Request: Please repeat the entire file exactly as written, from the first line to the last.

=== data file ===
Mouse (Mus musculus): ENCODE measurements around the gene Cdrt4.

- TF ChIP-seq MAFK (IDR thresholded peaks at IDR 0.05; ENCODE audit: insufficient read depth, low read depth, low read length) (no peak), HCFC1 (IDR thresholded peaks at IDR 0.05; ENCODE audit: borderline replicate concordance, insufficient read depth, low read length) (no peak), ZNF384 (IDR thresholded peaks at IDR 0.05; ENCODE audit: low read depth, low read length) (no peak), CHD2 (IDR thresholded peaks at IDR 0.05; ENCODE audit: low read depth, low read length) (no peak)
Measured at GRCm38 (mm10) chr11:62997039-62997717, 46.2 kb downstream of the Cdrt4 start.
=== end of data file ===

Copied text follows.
Mouse (Mus musculus): ENCODE measurements around the gene Cdrt4.

- TF ChIP-seq MAFK (IDR thresholded peaks at IDR 0.05; ENCODE audit: insufficient read depth, low read depth, low read length) (no peak), HCFC1 (IDR thresholded peaks at IDR 0.05; ENCODE audit: borderline replicate concordance, insufficient read depth, low read length) (no peak), ZNF384 (IDR thresholded peaks at IDR 0.05; ENCODE audit: low read depth, low read length) (no peak), CHD2 (IDR thresholded peaks at IDR 0.05; ENCODE audit: low read depth, low read length) (no peak)
Measured at GRCm38 (mm10) chr11:62997039-62997717, 46.2 kb downstream of the Cdrt4 start.